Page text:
Sometimes all that is needed is to downsize to a low-maintenance home or to adapt a home for an aging occupant. Senior move managers specialize in assisting older adults with the daunting process of moving and downsizing or adapting a home. They will patiently and respectfully work with families throughout the transition process. They can provide some or all of the following:

--Develop a plan for moving or adapting a home.

--Help with decisions regarding what to keep, what items should stay in the family, what to give to charity, and what can be discarded.

--Arrange auctions, estate sales, and consignments.

--Oversee the moving process including selection of a moving company and arranging shipments and storage.

--Assist with realtor selection and preparing the home to be sold.

--Work with a floor plan of the new residence to help with placement of furniture.

--Arrange for painting and repairs at the new home.

--Unpack and set up the new home, including hanging the family pictures on the walls.

Taking Care of the Finances
Sometimes help with daily financial matters is all that an elderly person may need. Physical conditions such as arthritis may make it hard to write checks, and problems with concentration, memory, and numeracy may require assistance in financial matters but not other aspects of daily living. Daily money managers (DMMs) provide personal financial and bookkeeping services including some or all of the following:

--Pay bills by preparing checks for clients to sign.
--Reconcile bank accounts.
--Maintain financial records.
--Review medical bills and health insurance reimbursements.
--Provide recommendations and referrals to attorneys, investment advisors, and tax preparers.
--Help prevent the financial abuse and fraud that ensnares many elderly people.

Narrow the Field
Your clients can find these specialists by asking for recommendations from professionals they trust, such as estate or elder law attorneys, physicians, and counselors. Friends, neighbors, and clergy are also good resources. Check Better Business Bureau ratings, Angie's List opinions, and other consumer publications, such as Retirement Sourcebook, which have comprehensive listings.  

Help clients prepare a list of questions to determine the scope and cost of services that will be provided. There may be some overlap or gaps in the services available, so needs should be well defined when interviewing providers. Before making a decision, the following questions should be answered:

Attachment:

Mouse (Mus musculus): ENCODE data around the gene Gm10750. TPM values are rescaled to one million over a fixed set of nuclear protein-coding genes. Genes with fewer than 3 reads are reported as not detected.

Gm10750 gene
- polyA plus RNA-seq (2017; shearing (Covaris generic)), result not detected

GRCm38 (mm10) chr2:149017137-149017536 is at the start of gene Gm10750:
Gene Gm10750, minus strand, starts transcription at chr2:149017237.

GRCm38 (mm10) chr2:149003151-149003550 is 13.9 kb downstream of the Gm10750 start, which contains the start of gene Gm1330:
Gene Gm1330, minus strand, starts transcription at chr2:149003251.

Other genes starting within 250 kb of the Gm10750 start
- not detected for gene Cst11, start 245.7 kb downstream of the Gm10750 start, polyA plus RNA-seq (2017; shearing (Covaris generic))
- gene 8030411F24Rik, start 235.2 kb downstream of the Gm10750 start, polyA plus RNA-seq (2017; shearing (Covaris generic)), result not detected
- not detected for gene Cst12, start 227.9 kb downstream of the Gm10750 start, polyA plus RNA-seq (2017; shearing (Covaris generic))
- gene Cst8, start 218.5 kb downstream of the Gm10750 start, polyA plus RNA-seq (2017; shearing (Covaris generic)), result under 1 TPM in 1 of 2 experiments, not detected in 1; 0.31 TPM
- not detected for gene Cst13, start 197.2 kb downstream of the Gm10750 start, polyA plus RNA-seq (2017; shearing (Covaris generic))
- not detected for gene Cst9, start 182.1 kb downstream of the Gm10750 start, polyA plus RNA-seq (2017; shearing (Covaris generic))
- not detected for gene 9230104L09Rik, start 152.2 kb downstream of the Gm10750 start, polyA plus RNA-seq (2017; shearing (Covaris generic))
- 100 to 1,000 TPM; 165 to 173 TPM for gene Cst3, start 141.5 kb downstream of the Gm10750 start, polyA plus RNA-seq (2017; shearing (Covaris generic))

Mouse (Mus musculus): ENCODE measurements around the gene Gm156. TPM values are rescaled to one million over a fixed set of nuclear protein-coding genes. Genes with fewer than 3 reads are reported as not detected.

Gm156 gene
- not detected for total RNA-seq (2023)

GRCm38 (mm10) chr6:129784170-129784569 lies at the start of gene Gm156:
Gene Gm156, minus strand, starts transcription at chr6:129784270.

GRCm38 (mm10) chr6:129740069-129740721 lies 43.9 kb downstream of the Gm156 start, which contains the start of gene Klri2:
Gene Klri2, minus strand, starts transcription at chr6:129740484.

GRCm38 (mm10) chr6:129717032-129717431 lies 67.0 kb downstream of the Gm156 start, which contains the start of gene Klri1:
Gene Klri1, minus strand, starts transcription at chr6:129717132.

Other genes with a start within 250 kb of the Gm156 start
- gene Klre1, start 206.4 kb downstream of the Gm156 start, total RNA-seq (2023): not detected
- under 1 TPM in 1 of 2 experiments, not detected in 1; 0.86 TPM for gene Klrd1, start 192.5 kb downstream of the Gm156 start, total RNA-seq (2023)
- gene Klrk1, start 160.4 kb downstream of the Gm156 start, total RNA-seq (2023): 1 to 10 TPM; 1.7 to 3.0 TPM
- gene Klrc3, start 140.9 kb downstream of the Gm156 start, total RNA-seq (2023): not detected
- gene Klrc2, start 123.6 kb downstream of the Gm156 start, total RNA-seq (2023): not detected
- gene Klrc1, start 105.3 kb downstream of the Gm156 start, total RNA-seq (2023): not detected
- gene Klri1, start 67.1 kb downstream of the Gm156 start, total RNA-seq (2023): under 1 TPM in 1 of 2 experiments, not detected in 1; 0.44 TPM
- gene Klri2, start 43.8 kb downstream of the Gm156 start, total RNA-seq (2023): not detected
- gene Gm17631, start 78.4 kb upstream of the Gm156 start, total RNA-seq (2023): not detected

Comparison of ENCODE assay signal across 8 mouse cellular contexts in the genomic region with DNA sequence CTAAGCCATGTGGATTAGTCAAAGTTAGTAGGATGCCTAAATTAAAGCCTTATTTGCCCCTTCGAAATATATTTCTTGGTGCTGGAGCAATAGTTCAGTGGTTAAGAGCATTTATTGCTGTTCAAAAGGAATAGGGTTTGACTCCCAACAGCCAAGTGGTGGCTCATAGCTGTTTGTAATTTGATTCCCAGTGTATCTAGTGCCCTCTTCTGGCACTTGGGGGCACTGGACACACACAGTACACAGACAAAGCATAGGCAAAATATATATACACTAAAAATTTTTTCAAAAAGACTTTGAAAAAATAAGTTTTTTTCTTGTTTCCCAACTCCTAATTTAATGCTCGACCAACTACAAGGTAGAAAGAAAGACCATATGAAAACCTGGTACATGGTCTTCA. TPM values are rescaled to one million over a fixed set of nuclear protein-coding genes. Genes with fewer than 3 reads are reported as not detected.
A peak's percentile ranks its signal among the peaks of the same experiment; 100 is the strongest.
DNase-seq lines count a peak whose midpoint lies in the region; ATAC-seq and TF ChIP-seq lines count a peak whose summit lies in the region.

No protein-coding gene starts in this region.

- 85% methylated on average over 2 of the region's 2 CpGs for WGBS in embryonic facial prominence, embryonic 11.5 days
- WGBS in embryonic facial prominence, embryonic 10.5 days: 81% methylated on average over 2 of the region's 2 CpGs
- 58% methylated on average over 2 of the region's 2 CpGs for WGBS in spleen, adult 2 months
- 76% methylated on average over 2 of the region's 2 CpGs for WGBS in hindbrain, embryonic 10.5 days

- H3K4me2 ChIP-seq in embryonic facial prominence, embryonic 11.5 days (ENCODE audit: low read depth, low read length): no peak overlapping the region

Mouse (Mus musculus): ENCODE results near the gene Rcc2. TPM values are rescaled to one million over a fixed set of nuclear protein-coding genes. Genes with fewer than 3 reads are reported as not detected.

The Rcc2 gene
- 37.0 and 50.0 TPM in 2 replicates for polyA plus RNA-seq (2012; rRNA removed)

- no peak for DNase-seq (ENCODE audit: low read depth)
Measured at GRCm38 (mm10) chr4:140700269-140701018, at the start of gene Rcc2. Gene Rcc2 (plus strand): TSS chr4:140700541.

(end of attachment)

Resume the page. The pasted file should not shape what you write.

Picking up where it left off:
--How long has the provider been in business?

--What type of training or background do they and their employees have?

--Exactly what services do they provide? What services do they subcontract?

--How are their employees supervised?

--Do they do background checks?

--Do they belong to a professional association with a standard of ethics?

--Can they provide references?

--Will they provide a written contract?

--How do they charge and are their fees fully disclosed?

--Do they cooperate with family members who want to help with some of the care-giving work?

Doing Well While Doing Good
Helping your clients investigate their options for senior living allows you to act as a sounding board for this important transition and also provides an opportunity to engage with family members. This is a great way to showcase the level of expertise and quality of care that your clients experience. Cementing a relationship with your client's family can help you expand your base of potential clients and may result in the continued management of the investment assets when they are passed to the next generation.

The author is a freelance contributor to MorningstarAdvisor.com. The views expressed in this article may or may not reflect the views of Morningstar.